“Yeah. Mrs. Nelson will give you some if you ask nicely.”
“Need a pen?”
Jon considered it. Did he want Saga to see the address of his tribe? No, he did not. “Nah, I’ll do it inside.”
“Mrs. Nelson likes people who come prepared.”
“Does she now? Well, I am. I want to use a permanent marker—don’t want the package to go astray due to poor eyesight or something.”
Without a word, Saga produced a thick black permanent marker. Jon didn’t have a choice now. He took the marker and noted a small smile playing at the corners of Saga’s lips—she knew she had won. Well, two can play. Jon stood the package on edge and wrote the address on the underside of the box; he was planning on taping up the top anyway. When done, he returned the package to his knees, address down.
“Thanks,” he said, handing the marker back.
“Any time.” Saga acknowledged that he won this round. He planned to be careful how he carried the box inside.
Another half hour of ignoring each other, and Mrs. Nelson arrived to open the store.
“You are early today.” She nodded to Saga and fiddled with the locks. “You look so thin. Grab an apple. I brought a whole basket’s worth from my yard yesterday.” Jon didn’t think it was possible to really tell Saga’s weight underneath all of that leather, but Mrs. Nelson seemed to mean well; based on the note of worry Jon heard, it wasn’t a jab at Saga’s appearance but a genuine concern.
“I figured I owed you a few hours, seeing as I left early the other day,” Saga said, standing up and helping Mrs. Nelson manage the door. So the girl worked there. Well, that explained why she walked Jon here instead of just giving directions. It made him feel a bit better. “This is Jon. He needs to mail a package home to…?”
“Home,” Jon said. “If you’d be so kind, Mrs. Nelson, I would like to post this right away. I have Hazel, Saga’s friend, babysitting my kid at the church. I don’t want to take advantage.”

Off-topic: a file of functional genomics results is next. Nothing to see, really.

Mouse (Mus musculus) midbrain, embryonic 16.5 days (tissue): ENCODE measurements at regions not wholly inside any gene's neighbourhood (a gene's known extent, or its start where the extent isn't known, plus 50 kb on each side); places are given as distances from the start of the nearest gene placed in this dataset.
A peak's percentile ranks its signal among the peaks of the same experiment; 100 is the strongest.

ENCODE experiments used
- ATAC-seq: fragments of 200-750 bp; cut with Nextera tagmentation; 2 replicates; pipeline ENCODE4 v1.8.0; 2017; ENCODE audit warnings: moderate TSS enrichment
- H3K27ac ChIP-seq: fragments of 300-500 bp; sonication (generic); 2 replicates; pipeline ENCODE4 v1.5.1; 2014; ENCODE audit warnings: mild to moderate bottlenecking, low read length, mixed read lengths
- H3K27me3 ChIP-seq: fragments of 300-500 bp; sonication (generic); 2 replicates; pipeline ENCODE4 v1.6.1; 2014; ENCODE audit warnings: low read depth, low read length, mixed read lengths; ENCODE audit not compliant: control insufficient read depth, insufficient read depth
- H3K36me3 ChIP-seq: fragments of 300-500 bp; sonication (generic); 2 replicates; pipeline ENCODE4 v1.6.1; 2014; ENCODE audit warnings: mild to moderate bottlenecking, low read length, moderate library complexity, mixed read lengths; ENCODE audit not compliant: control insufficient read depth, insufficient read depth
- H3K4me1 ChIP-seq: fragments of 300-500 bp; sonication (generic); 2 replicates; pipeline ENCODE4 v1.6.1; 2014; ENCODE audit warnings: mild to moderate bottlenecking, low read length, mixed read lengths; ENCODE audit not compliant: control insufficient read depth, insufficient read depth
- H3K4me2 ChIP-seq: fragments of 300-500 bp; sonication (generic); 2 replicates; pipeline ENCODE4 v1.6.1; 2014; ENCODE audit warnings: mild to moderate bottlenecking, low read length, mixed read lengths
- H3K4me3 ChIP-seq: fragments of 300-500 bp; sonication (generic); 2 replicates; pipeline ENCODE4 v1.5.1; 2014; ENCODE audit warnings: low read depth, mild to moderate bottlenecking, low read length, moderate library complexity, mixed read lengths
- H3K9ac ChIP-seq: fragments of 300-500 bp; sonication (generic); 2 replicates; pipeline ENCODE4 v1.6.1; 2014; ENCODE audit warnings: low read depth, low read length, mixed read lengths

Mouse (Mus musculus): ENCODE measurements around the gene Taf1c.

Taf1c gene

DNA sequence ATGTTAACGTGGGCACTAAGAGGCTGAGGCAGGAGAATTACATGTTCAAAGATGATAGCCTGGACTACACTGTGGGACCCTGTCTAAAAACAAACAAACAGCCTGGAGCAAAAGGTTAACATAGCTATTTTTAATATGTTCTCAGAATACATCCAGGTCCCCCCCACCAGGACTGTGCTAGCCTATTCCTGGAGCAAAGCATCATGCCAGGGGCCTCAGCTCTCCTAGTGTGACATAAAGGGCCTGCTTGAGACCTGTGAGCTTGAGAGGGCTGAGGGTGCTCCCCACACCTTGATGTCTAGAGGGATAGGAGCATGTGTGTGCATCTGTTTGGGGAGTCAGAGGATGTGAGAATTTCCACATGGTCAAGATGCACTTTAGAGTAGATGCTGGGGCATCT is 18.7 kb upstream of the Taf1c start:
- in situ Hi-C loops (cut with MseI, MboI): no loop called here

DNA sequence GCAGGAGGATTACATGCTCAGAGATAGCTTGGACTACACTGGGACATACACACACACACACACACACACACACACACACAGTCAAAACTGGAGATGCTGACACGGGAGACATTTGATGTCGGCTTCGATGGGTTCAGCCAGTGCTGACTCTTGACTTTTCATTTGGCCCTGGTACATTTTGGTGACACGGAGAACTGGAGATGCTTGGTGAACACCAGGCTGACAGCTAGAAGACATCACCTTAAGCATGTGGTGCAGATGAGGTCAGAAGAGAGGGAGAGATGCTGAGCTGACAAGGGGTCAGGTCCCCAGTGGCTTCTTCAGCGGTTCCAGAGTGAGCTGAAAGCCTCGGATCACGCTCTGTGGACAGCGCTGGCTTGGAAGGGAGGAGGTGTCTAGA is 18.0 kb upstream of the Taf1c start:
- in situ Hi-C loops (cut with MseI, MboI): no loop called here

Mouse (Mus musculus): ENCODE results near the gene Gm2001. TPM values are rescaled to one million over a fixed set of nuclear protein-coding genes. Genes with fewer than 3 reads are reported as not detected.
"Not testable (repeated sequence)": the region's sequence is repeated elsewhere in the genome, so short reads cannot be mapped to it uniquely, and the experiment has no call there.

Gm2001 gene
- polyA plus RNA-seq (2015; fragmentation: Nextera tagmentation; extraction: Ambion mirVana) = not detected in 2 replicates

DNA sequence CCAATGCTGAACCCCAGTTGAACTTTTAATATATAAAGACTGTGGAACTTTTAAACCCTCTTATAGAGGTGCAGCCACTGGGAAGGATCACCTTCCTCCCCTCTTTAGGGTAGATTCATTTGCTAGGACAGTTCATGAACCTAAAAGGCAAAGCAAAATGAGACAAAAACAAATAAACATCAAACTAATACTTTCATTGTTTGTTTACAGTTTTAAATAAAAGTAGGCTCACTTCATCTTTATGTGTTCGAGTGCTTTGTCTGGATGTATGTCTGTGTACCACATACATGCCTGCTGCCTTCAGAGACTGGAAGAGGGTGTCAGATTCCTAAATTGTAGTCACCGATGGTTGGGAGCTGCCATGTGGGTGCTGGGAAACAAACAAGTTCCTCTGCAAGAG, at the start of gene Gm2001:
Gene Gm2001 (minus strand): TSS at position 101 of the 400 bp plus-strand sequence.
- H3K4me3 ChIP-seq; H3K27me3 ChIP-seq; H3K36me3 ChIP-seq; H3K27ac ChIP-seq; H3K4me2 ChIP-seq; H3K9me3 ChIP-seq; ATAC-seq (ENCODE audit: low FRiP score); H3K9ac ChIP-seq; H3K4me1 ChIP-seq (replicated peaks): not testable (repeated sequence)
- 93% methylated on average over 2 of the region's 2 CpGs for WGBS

Believing she understood the situation, Mrs. Nelson rushed to the back to open up the post office, leaving Saga to deal with the store and starting up the cash register.
“Can I buy a roll of packing tape from you, Mrs. Nelson?” Jon asked, stepping up to the counter.
“Oh, you don’t have to buy it, young man. Just take a few strips. It will hold. USPS makes good tape.”
“Thank you so much.” Jon took the tape and secured the box. “When does the mail get picked up? I would feel so much better knowing this package is on its way.”
“Oh, Michael will be by at one or so. He delivers and picks up at the same time. I can usually look up the exact time of arrival; unfortunately, my computer here is busted again. Mason used to…” She stopped and glanced at Saga.
The girl was under the checkout stand in front and couldn’t have heard what they were saying, and that clearly made Mrs. Nelson feel better. There was something strange going on here, but Jon had no way of finding out what it was, and he didn’t really care. The bad news was that he couldn’t use Mrs. Nelson’s computer to drop a message for his grandfather and other elders. He needed another plan.